This post provides seven basic recommendations that can help LinkedIn (LI) rookies upgrade their profiles from anemic to respectable. These tasks can be tackled in as little as an hour (and no more than a half-day session) and will produce a solid basic presence that also lays a foundation for future development.
Judging from the anemic LinkedIn (LI) profiles I view on a daily basis, I hope that many professionals have resolved to enhance them in 2012. I know people are busy, but if how they represent themselves as professionals is important to them (and it should be), they need to make the time. Anyone who can manage to carve out time to go to a hair stylist should also be able to carve out time to ensure their basic cyber presence is well styled too.
For many people, expressed concerns about lack of time are often code for “I’m overwhelmed.” If they haven’t spent much time on LI, the task of updating their LI profile seems daunting, and they have no idea where to begin. LI makes each individual step pretty easy, and they provide lots of online help, but the volume of choices can make the overall effort hard to manage. Taking a “crawl-walk-run” approach and breaking the project down into three parts should help.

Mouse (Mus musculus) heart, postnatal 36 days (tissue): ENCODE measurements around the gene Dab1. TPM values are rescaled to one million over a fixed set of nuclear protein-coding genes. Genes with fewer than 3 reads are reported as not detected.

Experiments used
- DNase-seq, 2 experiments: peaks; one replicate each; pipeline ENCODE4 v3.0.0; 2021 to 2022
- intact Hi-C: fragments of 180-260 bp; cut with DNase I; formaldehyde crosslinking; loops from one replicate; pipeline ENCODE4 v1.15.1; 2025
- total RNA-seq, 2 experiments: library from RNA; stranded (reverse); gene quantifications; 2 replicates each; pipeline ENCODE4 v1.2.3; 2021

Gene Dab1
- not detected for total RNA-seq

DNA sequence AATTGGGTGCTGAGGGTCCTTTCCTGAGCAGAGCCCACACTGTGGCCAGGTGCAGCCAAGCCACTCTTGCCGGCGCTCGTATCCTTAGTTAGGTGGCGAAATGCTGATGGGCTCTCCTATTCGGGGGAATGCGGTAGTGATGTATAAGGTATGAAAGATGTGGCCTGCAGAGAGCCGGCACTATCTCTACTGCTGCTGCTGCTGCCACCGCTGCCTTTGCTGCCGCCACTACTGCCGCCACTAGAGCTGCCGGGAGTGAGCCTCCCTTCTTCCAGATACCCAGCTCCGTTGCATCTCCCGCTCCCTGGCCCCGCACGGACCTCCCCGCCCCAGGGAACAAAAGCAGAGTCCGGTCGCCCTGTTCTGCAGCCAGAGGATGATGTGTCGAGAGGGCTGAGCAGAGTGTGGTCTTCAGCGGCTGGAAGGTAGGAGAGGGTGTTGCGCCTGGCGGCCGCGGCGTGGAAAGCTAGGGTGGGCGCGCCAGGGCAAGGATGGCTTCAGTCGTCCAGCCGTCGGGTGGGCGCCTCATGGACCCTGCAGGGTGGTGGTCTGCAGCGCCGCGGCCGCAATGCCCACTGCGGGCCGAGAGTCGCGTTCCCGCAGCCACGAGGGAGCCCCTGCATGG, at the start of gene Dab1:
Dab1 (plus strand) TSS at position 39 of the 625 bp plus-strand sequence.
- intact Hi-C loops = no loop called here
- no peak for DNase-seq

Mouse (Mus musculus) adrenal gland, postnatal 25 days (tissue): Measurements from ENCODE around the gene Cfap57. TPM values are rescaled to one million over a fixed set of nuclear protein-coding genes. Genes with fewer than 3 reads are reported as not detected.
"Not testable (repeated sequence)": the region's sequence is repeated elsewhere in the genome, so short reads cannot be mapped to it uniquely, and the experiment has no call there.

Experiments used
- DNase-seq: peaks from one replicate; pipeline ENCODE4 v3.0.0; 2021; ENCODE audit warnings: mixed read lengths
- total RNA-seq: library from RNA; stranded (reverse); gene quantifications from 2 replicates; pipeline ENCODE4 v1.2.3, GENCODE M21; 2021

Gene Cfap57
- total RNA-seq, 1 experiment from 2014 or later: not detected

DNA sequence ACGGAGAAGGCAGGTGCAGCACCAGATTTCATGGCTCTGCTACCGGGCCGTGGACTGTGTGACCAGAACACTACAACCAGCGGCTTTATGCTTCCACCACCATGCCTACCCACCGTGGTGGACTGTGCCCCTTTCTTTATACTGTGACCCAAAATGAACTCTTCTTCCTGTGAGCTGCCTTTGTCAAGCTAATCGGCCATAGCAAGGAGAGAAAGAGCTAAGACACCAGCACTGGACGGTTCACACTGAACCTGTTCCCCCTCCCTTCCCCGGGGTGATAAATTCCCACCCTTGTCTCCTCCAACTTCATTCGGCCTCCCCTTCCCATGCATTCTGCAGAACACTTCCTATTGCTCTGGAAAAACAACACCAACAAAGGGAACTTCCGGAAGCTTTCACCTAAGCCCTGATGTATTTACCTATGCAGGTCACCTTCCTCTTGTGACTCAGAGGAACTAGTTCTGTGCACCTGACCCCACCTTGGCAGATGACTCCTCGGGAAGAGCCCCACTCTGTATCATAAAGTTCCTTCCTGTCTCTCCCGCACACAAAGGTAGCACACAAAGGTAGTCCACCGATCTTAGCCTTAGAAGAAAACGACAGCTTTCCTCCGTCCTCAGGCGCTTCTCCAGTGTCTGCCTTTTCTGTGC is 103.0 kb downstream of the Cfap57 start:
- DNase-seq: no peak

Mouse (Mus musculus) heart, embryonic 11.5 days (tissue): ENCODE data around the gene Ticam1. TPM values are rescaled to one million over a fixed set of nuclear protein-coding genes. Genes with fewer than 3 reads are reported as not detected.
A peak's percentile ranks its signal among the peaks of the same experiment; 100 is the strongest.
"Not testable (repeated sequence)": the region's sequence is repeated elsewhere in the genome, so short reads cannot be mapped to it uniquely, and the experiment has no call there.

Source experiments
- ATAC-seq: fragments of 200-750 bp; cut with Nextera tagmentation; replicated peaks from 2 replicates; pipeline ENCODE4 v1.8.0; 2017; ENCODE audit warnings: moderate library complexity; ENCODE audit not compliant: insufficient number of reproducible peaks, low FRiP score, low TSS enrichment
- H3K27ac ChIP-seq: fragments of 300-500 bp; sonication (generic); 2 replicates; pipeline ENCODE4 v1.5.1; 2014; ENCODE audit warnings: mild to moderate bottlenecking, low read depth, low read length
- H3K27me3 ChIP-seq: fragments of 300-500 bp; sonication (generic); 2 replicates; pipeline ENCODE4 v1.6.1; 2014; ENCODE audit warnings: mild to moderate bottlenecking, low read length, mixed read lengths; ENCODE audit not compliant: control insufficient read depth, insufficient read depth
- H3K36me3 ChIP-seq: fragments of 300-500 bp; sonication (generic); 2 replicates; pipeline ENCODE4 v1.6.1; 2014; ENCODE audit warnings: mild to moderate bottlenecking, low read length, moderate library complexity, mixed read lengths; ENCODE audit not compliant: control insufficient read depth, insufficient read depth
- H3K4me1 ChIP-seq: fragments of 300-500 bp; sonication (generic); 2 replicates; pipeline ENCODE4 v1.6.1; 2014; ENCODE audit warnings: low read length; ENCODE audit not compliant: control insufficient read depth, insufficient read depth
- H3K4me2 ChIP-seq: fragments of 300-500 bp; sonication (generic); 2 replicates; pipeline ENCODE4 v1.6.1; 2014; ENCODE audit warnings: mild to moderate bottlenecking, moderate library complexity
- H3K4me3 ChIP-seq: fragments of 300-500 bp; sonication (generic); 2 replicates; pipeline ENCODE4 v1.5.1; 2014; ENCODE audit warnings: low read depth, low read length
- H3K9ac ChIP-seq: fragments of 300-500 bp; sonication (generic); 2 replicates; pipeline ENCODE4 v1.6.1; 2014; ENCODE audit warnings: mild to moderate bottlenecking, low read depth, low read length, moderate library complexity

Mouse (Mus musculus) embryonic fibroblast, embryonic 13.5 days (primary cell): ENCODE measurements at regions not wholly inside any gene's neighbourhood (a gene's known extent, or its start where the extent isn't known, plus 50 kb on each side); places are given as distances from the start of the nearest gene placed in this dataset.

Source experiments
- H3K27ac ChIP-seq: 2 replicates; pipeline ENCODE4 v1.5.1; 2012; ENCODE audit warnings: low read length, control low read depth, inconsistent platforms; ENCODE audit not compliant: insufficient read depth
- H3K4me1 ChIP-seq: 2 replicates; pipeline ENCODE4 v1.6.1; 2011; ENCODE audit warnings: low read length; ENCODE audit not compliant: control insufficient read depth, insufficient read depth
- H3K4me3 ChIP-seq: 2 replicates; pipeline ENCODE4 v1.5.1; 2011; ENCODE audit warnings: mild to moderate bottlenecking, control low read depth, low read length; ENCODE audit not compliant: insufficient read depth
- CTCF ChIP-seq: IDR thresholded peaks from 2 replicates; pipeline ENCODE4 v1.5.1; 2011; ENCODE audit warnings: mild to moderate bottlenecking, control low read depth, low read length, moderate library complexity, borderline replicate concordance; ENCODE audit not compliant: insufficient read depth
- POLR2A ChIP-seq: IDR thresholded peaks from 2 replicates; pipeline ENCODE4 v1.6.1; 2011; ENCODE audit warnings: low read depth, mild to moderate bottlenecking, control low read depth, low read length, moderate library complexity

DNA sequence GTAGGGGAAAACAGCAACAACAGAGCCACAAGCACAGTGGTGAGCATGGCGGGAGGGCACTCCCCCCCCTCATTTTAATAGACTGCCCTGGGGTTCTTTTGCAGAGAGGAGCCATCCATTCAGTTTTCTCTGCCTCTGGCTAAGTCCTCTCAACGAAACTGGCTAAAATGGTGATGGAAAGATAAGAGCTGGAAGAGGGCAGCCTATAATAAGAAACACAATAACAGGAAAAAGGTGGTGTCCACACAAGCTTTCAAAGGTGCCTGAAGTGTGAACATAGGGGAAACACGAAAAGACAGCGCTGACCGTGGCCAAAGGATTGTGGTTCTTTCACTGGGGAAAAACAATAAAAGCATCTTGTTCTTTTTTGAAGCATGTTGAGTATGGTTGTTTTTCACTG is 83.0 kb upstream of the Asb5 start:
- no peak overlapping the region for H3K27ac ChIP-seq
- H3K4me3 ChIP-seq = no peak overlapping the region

This is the “crawl” post, which focuses on a handful of basic things people should do to make sure their LI profiles are presentable. If you’re a LI rookie with a less-than-impressive profile, this post is for you. If you’re not a rookie, it might still be worth double checking to make sure you haven’t inadvertently made a rookie mistake.